LONDON.- A hobby life is the life to which people dedicate a private life toward personal reward and fulfillment. A hobby life can be a secret life, an other life, the real life.
"Hobby! " more often said these days with a condescending sneer.
In this age of specialization, of the freelancer, flexi-hours and self employment, no one wants to be thought of as an amateur and everyone wants to get paid. An amateur until very recently could be militantly proud, heroic even. A professional on the other hand takes the devil's shilling and is a whore.
Perhaps stargazing, astronomy, is the earliest of all hobbies and continues to hold a fascination for millions of enthusiasts. There are hundreds of books, clubs and websites devoted to the amateur astronomer, one website even called "Hobby Space". When William Herschel discovered the planet Uranus in 1781, he was a middle-class musician who pursued astronomy as a hobby. Other astronomers had observed Uranus before but thought it was a star. When Herschel observed it with a telescope he designed and built himself, he realized that in fact it was the seventh planet from the sun, David H. Levy discovered or co-discovered 22 comets including Comet Shoemaker-Levy 9, the most for any individual ever. Amateur Thomas Bopp shared the discovery of Comet Hale-Bopp in 1995 with unemployed Ph! D physicist Alan Hale. Robert Owen Evans is a minister of the Uniting Church in Australia and an amateur astronomer who holds the all-time record for visual discoveries of supernovae (42) to date.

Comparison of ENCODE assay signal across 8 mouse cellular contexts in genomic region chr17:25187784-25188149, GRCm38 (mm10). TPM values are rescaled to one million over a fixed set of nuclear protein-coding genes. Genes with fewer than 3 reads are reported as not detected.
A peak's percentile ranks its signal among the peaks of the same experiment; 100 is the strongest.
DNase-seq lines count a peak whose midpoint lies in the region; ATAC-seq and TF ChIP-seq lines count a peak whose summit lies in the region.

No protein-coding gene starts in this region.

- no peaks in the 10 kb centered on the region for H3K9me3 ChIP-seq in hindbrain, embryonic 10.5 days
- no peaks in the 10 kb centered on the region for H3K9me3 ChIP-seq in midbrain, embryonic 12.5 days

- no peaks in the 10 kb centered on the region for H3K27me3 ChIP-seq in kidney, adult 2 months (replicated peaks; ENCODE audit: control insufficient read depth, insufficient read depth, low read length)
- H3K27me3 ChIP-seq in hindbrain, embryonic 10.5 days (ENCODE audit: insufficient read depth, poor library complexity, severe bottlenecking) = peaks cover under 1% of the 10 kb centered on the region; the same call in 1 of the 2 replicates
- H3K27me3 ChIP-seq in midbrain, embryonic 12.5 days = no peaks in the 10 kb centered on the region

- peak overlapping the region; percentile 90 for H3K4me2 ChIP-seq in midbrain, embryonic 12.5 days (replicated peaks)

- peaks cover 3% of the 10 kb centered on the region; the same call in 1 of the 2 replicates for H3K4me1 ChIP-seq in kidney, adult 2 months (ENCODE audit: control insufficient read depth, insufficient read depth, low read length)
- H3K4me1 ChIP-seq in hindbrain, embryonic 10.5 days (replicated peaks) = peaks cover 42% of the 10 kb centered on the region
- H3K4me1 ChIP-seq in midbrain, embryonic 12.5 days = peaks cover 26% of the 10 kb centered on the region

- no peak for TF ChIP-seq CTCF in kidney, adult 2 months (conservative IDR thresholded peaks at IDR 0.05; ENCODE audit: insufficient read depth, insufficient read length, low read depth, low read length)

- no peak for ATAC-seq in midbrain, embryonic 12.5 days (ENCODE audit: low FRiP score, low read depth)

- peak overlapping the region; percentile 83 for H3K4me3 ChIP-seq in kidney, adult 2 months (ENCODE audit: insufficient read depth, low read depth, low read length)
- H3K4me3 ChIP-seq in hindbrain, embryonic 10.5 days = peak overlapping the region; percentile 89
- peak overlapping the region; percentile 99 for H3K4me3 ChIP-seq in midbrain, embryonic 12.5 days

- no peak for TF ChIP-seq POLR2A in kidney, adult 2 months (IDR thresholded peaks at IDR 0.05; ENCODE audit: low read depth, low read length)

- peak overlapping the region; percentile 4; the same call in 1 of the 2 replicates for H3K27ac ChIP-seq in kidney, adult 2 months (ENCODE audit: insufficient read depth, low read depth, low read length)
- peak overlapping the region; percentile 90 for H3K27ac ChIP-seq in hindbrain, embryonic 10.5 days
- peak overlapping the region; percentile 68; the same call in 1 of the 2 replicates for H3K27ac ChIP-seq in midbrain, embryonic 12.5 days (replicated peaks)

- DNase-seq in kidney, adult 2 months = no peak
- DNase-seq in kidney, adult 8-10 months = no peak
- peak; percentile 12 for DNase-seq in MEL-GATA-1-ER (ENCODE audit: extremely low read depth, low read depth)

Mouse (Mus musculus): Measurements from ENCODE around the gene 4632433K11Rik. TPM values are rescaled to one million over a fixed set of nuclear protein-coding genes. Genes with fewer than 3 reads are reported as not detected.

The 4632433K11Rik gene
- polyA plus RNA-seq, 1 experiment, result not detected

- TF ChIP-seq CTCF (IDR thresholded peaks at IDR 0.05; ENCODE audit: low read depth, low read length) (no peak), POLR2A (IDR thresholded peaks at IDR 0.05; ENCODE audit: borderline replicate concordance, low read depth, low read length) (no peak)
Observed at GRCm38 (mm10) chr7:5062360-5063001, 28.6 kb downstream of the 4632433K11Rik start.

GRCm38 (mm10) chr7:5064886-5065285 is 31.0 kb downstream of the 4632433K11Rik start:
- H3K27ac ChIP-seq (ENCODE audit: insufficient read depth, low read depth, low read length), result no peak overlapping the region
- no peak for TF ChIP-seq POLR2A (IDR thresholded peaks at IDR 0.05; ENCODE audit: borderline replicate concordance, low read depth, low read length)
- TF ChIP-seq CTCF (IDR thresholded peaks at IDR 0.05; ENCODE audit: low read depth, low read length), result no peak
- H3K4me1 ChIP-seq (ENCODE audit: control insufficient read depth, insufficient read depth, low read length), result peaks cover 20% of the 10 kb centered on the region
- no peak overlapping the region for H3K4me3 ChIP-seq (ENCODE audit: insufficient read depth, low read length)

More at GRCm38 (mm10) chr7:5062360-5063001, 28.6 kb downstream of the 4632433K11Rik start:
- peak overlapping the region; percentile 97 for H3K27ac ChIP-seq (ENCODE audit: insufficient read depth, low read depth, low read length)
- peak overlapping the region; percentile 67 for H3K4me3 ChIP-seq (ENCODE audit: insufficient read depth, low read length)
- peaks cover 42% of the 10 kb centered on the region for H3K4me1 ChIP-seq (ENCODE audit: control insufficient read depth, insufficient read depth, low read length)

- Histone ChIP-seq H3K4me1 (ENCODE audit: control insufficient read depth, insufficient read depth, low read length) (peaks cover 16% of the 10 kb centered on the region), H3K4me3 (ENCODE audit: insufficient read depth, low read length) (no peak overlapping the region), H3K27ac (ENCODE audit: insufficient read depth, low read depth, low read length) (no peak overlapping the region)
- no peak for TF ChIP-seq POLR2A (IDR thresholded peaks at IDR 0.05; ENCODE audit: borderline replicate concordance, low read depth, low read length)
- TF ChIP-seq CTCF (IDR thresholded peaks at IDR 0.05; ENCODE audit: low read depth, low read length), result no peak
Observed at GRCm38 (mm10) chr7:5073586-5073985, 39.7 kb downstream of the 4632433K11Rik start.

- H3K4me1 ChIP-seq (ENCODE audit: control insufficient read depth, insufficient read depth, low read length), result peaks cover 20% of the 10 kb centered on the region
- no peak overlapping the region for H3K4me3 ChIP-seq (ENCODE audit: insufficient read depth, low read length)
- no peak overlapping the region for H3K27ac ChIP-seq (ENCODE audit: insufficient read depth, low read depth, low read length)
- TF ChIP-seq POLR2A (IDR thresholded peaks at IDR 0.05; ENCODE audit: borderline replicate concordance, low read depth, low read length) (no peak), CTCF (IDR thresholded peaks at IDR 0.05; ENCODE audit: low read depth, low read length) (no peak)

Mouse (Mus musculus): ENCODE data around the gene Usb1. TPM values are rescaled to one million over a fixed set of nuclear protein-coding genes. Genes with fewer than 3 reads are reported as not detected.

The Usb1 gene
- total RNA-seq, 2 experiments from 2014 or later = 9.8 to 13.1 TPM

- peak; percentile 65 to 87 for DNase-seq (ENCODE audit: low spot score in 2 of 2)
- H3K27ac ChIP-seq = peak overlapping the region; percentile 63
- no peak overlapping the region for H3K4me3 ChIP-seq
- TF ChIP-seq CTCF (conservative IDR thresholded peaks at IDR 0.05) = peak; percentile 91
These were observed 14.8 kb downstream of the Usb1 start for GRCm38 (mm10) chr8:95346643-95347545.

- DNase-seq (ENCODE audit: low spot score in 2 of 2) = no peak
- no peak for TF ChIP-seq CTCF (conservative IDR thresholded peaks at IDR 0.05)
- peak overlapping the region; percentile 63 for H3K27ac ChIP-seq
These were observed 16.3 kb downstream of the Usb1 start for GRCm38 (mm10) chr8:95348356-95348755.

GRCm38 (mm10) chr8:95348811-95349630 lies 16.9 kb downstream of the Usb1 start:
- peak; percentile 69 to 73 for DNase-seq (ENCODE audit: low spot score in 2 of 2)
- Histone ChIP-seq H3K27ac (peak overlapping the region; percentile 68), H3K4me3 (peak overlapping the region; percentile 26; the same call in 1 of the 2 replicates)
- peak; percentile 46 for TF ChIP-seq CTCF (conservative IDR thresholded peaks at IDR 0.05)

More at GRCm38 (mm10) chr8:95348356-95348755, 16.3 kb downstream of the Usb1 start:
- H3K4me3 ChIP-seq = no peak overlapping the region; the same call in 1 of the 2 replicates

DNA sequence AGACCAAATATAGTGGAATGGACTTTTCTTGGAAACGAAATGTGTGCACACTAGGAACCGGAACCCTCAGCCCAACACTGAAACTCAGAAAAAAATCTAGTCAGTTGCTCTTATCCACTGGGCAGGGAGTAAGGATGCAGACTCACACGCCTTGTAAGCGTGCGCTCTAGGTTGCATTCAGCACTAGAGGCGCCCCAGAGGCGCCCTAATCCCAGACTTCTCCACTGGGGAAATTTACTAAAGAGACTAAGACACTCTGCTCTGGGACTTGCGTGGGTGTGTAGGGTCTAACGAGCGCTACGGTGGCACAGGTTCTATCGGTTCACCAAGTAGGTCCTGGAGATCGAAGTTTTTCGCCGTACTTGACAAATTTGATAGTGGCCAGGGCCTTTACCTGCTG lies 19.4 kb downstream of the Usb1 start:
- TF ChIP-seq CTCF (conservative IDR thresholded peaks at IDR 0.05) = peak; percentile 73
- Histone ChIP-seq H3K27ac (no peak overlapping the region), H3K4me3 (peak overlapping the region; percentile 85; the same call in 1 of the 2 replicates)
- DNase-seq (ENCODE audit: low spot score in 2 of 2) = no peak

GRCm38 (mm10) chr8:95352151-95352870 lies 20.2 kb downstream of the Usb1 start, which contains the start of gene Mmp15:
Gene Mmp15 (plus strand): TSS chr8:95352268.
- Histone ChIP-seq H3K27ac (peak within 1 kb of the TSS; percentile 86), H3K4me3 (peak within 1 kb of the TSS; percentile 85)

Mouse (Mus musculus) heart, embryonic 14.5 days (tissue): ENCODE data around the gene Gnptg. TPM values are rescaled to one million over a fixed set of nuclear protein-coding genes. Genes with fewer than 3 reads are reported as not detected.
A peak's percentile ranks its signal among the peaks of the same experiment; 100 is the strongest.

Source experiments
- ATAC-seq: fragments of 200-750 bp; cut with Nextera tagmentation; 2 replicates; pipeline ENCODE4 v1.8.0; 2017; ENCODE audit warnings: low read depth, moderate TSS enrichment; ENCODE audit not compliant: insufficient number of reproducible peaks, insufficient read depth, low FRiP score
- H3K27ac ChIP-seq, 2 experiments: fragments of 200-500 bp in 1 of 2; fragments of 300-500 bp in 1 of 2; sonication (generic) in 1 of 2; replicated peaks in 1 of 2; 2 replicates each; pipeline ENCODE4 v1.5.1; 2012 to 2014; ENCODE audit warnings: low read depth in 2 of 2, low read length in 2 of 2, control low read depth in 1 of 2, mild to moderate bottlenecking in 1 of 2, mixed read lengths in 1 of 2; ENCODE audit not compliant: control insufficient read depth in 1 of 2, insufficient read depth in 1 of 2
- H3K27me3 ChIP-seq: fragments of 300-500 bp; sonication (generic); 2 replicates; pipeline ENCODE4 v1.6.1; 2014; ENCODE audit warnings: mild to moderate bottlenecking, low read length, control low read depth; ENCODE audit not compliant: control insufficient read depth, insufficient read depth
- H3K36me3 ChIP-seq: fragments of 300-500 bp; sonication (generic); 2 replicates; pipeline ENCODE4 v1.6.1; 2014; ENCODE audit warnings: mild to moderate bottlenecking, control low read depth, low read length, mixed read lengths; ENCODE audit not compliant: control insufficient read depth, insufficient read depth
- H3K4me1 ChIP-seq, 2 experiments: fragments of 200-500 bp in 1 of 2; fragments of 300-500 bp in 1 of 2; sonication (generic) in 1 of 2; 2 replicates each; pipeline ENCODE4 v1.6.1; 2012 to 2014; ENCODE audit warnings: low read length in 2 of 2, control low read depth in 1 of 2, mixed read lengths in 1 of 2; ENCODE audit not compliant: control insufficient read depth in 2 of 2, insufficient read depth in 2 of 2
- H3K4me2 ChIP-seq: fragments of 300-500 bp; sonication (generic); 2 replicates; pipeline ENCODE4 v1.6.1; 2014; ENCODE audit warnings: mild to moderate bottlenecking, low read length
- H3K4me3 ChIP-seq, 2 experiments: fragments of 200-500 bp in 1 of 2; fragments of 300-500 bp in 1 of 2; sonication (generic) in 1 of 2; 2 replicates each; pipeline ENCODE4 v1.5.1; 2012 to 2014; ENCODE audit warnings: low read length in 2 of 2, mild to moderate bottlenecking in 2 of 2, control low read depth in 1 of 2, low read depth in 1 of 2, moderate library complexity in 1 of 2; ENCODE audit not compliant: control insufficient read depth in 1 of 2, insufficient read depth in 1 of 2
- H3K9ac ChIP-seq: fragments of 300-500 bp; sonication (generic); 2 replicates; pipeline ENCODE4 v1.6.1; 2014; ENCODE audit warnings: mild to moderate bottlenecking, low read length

It isn't that "Hobby Life" is an antidote for "Pop Life". Hobbies take your mind away from the day to day crap, whilst with a pop life you immerse yourself in to the designated and the popular. Pop is the sugary pill of the 20th-century and Pop has: "All the advantages of Christianity and alcohol; none of their defects." Such was also said about Soma in Aldous Huxley's Brave New World.
The artists are as much part of the problem as they are the cure, they are in the work, immersed in their own production and their own worlds.
Sarah Baker, Galen Riley and Covadonga Valdes chomp on that bit in between life, veering precariously on the precipice of obsession, application and observation to look deep within their personal anthropologies to produce work of a personal meaning and a wider understanding.
Galen Riley uses a personal narrative of ephemera and personal and familial relics, Covadonga Valdes detailed and intense paintings inhabit both calmness and disquiet and Sarah Baker formerly a Synchronized Swimmer often uses the reflection of celebrity to deconstruct narratives and weave stories around obsession, greed and lust.